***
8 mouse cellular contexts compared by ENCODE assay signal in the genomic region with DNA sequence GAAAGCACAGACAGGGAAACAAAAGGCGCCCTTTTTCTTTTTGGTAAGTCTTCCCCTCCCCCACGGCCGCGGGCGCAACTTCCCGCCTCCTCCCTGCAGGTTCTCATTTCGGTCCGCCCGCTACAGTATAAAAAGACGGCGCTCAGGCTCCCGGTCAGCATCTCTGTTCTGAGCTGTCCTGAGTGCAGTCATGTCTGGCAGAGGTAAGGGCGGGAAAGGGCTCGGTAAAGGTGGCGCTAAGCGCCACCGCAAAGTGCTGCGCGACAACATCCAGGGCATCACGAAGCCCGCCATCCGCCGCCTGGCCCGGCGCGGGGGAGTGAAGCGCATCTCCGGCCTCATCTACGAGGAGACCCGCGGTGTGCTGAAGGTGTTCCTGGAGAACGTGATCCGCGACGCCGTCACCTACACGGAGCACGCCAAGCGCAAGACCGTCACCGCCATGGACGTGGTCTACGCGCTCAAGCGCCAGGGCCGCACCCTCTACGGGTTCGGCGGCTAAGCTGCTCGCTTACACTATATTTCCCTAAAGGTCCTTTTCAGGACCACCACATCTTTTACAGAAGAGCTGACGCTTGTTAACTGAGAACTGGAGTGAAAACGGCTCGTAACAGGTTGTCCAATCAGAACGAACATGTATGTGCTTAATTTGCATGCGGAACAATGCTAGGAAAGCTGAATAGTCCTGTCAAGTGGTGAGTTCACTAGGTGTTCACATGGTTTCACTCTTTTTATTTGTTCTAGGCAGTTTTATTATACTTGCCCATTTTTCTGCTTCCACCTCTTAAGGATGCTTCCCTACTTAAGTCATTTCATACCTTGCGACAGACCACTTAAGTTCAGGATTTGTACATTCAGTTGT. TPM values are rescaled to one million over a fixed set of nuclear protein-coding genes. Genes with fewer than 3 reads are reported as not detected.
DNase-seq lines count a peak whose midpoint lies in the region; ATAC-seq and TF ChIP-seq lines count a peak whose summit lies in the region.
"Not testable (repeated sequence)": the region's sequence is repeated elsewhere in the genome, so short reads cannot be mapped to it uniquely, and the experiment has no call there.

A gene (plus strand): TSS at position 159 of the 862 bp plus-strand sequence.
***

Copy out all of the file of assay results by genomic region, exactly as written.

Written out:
8 mouse cellular contexts compared by ENCODE assay signal in the genomic region with DNA sequence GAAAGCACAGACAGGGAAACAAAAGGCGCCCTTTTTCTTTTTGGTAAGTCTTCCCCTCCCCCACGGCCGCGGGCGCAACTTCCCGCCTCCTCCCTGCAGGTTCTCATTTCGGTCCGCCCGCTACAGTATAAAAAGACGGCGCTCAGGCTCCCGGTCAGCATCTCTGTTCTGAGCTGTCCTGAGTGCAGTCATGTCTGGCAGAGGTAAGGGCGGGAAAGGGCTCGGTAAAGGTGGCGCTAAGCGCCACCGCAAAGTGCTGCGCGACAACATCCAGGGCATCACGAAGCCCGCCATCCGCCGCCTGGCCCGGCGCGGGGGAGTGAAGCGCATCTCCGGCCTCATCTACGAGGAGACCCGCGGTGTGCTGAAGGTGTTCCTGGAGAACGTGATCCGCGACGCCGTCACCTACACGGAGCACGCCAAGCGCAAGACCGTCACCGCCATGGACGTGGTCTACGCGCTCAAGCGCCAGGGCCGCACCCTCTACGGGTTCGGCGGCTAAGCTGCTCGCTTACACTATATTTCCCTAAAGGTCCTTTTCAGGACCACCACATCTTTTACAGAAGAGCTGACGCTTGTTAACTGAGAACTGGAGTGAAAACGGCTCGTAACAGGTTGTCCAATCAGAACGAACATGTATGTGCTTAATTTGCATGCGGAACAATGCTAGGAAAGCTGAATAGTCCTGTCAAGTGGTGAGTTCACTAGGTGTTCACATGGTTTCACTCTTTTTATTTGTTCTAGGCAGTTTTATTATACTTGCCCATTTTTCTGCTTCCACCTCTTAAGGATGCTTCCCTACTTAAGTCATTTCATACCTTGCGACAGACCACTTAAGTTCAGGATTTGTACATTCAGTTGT. TPM values are rescaled to one million over a fixed set of nuclear protein-coding genes. Genes with fewer than 3 reads are reported as not detected.
DNase-seq lines count a peak whose midpoint lies in the region; ATAC-seq and TF ChIP-seq lines count a peak whose summit lies in the region.
"Not testable (repeated sequence)": the region's sequence is repeated elsewhere in the genome, so short reads cannot be mapped to it uniquely, and the experiment has no call there.

A gene (plus strand): TSS at position 159 of the 862 bp plus-strand sequence.